After returning from my western travels, it took me another year to discover the gem Braiding Sweetgrass: Indigenous Wisdom, Scientific Knowledge and the Teachings of Plants. It’s a memoir in essays that provides specific and spiritual ways we can circle back to a more sustainable lifestyle, but it’s also full of interesting facts about plants and stories of Indigenous cultures. Author Robin Wall Kimmerer is a botanist and a member of the Citizen Potawatomi Nation (originally of the East but forced to move to several locations in the Midwest), and she uses her experiences from these seemingly disparate worlds to illustrate a bridge to a healthy future.
In simple terms, she suggests we need to restore our connection to the land, and she believes the best way to start the process is through plants—recognizing them, planting them, cultivating them and celebrating them.
I will never look at lichen the same way after Kimmerer explained that they have umbilical cords and are actually half algae/half fungus; when I see a cattail, I will know how it can be used for food, shelter, and medicine; and the next time I eat maple syrup, I will appreciate its sweetness even more because of the painstaking effort it takes to transform the sap. I'm not sure I have ever seen sweetgrass, but I certainly will be looking for it. Woven into these details about plants are also her thoughts on preserving language, putting down roots, gifts of gratitude and ceremony. As a self-taught gardener, I love her sentiment that “we have to put our hands in the earth to make ourselves whole again.”
Kimmerer elucidates many dark examples of our history, some of which we are likely not familiar, but should be. For example, the concerted effort to destroy indigenous cultures by forcing children to attend American boarding schools where they were forced to denounce their traditions and language; the destruction of the sacred Onondaga Lake near Syracuse, New York to process chemicals used in manufacturing—the lake today is one of the most polluted lakes in the US with nine Superfund sites; and the prohibition on practicing ceremonies and natural medicine.
Throughout the book she shares in intimate fashion her experiences as a mother, a university professor and as a student of her culture. Her education is also our education. One of my favorite chapters discusses time not as linear but as circular. In her retelling of a creation story, she shares how the First (or Original) Man, Nanabozho, arrived on Turtle Island (North America/Earth) as an immigrant in a world already filled with plants and animals. He must learn how to act and survive, and for guides he relies on those non-human beings that came before him. The earth is not his to change as he sees fit; rather, he must learn how to adapt in an already ancient place.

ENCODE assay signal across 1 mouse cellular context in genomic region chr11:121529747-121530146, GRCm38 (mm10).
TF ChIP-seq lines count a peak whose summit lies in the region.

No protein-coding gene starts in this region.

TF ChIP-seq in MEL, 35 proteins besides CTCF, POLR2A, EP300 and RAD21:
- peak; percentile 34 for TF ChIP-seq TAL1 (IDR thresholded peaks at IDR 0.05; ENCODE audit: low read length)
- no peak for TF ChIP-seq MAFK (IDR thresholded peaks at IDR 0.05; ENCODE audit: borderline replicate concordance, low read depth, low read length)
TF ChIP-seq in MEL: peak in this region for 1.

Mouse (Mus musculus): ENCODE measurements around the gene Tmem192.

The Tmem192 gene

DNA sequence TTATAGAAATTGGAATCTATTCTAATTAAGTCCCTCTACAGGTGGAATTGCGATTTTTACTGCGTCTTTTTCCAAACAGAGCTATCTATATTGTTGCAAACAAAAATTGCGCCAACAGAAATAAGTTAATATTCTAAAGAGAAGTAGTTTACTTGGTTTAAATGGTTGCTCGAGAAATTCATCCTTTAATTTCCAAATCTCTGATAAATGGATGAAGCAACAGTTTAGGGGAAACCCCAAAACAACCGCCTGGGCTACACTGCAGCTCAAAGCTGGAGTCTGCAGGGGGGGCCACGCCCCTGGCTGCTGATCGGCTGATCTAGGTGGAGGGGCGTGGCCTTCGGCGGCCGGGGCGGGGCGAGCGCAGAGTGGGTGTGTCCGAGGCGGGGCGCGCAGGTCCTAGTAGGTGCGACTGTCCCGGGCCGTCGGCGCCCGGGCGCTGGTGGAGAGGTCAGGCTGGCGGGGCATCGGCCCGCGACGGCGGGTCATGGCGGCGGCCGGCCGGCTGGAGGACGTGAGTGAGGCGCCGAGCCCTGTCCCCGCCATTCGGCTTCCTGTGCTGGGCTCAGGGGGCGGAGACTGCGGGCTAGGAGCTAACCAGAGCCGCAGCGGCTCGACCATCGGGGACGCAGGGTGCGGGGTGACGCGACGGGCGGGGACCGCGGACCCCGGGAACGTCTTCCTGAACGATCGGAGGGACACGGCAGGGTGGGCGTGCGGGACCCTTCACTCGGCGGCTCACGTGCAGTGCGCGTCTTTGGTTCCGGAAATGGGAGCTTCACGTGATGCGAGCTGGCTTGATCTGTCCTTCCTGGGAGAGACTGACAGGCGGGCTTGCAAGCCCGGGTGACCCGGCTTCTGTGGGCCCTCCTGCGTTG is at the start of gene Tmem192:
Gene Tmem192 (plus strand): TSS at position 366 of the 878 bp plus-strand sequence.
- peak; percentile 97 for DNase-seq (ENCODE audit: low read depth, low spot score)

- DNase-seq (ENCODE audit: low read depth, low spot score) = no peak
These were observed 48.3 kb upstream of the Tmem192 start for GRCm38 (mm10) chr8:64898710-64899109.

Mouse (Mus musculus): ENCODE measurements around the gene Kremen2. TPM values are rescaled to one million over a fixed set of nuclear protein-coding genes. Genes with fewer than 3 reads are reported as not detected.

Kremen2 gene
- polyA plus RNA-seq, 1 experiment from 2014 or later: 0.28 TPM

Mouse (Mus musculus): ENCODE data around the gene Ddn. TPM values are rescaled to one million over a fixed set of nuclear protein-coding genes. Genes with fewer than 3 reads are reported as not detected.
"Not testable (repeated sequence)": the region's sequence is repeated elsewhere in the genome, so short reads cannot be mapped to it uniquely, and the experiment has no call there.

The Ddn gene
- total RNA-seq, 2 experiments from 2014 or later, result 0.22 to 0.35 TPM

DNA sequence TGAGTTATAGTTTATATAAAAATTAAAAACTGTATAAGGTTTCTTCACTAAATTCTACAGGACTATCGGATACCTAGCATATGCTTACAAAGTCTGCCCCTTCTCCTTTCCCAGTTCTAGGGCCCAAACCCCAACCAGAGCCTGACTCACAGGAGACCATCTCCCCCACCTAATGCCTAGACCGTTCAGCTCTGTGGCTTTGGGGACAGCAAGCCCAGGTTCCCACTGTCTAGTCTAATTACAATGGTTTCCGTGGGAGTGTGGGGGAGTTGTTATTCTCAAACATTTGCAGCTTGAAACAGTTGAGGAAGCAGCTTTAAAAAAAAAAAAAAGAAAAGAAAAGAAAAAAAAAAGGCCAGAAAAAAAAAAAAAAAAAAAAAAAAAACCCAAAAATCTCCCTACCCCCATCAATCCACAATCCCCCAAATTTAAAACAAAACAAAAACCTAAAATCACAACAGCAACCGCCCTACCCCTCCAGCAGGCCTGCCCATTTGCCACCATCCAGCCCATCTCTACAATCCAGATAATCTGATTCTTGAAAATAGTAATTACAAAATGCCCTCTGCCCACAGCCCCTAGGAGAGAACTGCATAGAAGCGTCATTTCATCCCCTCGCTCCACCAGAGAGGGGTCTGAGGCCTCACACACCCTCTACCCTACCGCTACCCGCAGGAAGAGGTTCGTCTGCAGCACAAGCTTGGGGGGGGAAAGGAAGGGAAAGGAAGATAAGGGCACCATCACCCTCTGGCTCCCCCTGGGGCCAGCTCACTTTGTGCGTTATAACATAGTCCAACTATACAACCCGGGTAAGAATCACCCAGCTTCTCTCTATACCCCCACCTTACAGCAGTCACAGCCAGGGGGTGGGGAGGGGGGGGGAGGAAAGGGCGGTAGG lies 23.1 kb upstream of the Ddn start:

These Original Instructions might just help us, the Second Man. The author asks these thought-provoking questions:
For the sake of the peoples and the land, the urgent work of the Second Man may be to set aside the ways of the colonist and become Indigenous to place. But can Americans, as a nation of immigrants, learn to live here as if we were staying? With both feet on the shore?
What happens when we truly become native to a place, when we finally make a home? Where are the stories that lead the way? If time does in fact eddy back on itself, maybe the journey of the First Man will provide footsteps to guide the journey of the Second.
I was reading this particular essay on the eastern shore of Maryland in June when my 13-year-old nephew mentioned that colonizing Mars would be a good option, once we have rendered this planet uninhabitable. I was speechless for a moment at his nonchalance, but I know he’s not alone in his thinking.
Time and progress march us forever forward, as we routinely exploit whatever resources we discover on our path to prosperity. While there has been a rear-view mirror to look into if we so choose, there haven’t been obvious signs for U-turns along the way. Though I think I can make out one—way down the road—coming into focus. I dug my toes in the sand, and suggested to him that maybe it was better to concentrate on the home we have now—after all, won’t we need to take with us to Mars many of the same things we need here? Plants, probably, most of all.
We can take Kimmerer’s advice and apply it even in our own communities. In addition to those that have lived here for a lifetime, Urbana has many new residents from out of state and out of country. Might we all treat the landscape and its inhabitants differently if we acted as if this was our forever home? Can we circle back and learn lessons from those first peoples who thrived here for millennia?
In Urbana, Maryland, we reside on land in the Chesapeake watershed that once was the home of many different Indigenous peoples, including those who spoke the Algonquian, Iroquoian, and Siouan languages. Just down the road, the Monocacy River alone contains thousands of archaeological sites that remind us of generations before our own.
When the colonists arrived in the 17th Century, the largest and most powerful tribal nation in between the Chesapeake Bay and the Potomac River (above the falls) was the Piscataway, “the people where the rivers blend.” As of the last census in 2010, there are over 40,000 people in Maryland who identify as American Indian, and they want us to know they are still here.